- by New Deal democrat
One of the best short-term precursors to job growth (besides real retail sales) is GDP growth. Generally it takes 2% YoY GDP growth to generate job growth, so normalizing for that, there is a very clear relationship:
Among the best longer-term precursors, as I explained back in July, is the "real personal savings rate." To update this overview, first let's look at real, i.e., inflation-adjusted, saving. As you can see from this first graph, it is at the highest level in at least half a century:
Now let's take this same data and translate it into the real, inflation-adjusted, savings rate.
This too briefly was at half-century highs at the very bottom of the recession. Since then the savings rate has declined, but is still in the higher range for the last several decades.
Now let's take the real personal savings rate (blue) and compare it with real GDP (red). Here is the relationship between 1959 and 1984:
and here is the same relationship from 1984 to the present (note: this is before this morning's data):
The relationship isn't perfect, but the lagged correlation is clear. A substantial change in the real personal savings rate is mirrored by a similar substantial change in real GDP about 6 to 18 months later. The logic of this isn't hard to follow: increased savings serve as the "tinder" that ignites subsequent spending. Once the spending starts, an economic boom begins. When the savings rate declines substantially, the fuel available for subsequent spending declines, and so does spending itself, with a lag.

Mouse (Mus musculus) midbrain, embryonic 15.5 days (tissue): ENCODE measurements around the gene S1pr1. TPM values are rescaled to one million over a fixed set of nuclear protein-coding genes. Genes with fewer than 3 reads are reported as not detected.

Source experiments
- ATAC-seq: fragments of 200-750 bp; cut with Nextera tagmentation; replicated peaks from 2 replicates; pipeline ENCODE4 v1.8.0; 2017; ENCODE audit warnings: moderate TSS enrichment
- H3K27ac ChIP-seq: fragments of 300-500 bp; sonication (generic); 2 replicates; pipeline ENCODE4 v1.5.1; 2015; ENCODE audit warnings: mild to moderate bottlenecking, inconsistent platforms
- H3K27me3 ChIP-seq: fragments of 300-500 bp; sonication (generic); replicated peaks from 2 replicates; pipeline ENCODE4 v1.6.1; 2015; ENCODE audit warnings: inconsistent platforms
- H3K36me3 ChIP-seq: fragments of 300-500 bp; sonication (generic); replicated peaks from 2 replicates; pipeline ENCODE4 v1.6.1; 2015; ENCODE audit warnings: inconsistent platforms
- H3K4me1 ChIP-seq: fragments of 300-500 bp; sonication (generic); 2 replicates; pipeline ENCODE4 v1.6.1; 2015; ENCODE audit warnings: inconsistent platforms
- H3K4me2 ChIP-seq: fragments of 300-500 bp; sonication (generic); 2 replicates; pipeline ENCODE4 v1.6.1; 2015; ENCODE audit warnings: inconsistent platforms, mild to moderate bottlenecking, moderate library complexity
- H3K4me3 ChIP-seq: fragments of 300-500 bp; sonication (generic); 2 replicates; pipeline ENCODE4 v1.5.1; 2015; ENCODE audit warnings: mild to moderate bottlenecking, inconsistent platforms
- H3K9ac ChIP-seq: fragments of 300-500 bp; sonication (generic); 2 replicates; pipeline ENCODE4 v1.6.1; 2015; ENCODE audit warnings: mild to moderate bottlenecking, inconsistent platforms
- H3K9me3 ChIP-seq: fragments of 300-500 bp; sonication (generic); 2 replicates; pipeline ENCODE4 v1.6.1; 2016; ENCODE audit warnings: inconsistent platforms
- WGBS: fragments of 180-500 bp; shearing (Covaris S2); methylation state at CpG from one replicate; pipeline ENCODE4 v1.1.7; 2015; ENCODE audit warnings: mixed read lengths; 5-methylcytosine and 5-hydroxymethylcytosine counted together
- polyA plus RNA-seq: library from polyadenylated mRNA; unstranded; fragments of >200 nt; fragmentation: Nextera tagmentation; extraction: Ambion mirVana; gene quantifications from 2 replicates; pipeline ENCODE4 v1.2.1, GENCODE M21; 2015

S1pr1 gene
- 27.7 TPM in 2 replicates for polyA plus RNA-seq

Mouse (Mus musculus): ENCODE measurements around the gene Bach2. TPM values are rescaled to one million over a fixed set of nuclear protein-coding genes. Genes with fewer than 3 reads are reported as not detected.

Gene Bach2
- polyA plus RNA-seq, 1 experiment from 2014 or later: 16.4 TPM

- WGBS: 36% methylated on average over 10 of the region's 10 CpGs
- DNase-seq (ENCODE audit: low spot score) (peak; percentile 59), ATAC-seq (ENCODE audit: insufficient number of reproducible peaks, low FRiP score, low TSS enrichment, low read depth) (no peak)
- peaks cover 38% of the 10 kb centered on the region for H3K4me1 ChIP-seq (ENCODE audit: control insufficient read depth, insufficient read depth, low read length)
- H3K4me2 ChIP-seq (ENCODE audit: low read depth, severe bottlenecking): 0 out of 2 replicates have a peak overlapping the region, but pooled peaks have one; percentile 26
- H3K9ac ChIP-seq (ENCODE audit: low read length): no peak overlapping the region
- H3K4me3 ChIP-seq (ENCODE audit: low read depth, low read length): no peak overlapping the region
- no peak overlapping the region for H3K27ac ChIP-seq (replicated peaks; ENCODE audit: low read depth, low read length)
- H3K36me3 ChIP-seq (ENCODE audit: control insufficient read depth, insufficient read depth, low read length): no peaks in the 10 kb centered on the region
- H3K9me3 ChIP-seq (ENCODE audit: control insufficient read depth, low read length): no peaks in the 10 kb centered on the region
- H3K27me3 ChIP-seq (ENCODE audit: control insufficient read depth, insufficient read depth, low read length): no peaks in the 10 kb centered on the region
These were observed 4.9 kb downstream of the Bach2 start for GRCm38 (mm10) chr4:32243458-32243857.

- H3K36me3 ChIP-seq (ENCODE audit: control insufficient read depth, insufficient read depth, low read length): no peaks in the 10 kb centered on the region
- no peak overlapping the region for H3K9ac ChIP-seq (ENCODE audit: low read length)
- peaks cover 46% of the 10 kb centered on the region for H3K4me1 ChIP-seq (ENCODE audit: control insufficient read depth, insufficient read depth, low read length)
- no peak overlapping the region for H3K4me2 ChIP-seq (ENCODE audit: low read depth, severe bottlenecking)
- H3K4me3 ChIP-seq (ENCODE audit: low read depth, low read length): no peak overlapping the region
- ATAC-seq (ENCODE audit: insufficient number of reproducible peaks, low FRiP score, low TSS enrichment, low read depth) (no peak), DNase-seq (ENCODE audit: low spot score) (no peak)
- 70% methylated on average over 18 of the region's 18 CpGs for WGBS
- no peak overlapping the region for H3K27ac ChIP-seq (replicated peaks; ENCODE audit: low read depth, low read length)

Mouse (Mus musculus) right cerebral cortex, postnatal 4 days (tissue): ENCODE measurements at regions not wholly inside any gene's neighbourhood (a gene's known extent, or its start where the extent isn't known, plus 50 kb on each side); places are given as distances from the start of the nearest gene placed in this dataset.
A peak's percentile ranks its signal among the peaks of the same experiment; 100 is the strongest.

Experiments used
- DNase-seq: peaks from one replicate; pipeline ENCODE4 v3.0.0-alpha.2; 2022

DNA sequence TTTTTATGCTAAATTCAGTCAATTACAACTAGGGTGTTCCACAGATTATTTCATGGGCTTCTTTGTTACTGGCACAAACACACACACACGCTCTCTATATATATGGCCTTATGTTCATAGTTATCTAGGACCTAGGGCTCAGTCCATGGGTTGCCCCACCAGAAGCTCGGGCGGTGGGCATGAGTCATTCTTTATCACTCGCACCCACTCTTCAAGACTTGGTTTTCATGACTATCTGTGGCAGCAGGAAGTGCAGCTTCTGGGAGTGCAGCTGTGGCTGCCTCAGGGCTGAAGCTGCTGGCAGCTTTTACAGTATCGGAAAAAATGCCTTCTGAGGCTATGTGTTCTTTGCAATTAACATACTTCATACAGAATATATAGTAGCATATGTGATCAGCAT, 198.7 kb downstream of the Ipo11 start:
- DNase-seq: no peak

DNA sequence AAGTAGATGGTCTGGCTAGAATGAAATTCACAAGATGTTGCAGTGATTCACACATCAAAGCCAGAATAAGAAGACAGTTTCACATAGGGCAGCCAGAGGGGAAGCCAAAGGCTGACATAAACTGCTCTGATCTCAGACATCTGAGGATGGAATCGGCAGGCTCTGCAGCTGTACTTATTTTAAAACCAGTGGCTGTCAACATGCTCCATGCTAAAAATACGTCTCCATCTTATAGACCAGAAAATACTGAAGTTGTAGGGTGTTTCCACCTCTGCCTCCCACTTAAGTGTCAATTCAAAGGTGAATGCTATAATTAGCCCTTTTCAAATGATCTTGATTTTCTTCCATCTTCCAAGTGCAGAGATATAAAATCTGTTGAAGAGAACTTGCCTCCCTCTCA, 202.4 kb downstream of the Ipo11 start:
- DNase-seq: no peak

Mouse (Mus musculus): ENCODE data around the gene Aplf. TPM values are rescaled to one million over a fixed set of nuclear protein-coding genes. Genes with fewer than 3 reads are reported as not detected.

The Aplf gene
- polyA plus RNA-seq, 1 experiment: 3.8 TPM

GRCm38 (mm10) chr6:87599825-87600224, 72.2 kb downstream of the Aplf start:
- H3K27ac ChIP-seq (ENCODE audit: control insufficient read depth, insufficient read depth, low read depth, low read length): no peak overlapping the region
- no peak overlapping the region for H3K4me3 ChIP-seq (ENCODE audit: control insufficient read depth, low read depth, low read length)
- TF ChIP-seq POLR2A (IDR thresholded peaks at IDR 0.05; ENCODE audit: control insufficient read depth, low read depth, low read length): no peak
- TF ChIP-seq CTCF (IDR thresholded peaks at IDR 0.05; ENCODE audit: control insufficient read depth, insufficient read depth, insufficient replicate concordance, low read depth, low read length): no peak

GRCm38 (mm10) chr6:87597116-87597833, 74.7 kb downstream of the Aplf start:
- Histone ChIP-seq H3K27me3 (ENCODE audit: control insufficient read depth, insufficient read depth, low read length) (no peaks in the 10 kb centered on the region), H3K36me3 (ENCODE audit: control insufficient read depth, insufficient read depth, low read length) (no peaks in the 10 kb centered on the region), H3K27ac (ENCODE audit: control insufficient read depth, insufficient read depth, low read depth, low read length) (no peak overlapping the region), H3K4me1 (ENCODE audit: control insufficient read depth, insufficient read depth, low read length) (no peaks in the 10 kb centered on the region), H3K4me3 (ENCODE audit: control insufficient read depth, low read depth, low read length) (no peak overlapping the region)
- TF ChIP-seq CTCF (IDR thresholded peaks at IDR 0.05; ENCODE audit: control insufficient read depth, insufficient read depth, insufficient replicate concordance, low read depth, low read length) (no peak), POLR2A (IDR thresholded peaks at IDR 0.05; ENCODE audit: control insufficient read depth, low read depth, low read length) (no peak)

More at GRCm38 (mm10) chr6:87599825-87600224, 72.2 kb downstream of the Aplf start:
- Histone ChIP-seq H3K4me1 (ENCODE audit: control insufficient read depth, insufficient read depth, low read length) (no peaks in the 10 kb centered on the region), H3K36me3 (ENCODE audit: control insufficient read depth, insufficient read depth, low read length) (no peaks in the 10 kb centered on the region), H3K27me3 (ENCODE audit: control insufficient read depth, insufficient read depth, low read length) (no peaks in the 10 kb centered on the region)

Since (1) the real personal savings rate leads real GDP; and (2) real GDP leads employment; let's put those two together and show the real personal savings rate (blue) and employment (red).
First, here is 1959 to 1984:
and here is 1984 to the present:
In summary, the real personal savings rate is a very good precursor for employment in a range of 18 to 30 months later. We are now 17 months past the June 2009 peak. This relationship predicts further increases in YoY job growth beginning about now and continuing in 2011.
Needless to say, I am very encouraged by this morning's drop in initial jobless claims to 407,000, and the decline in the 4 week average to 436,000. Here is the trendline I drew on Monday comparing initial jobless claims with employment in the recoveries from the last two severe recessions:
Between real retail sales, declining jobless claims, a positive surprise in GDP, and a wellspring of fuel in the real personal savings rate, almost all engines are "GO" for a takeoff in robust job growth. Let's hope this is the beginning.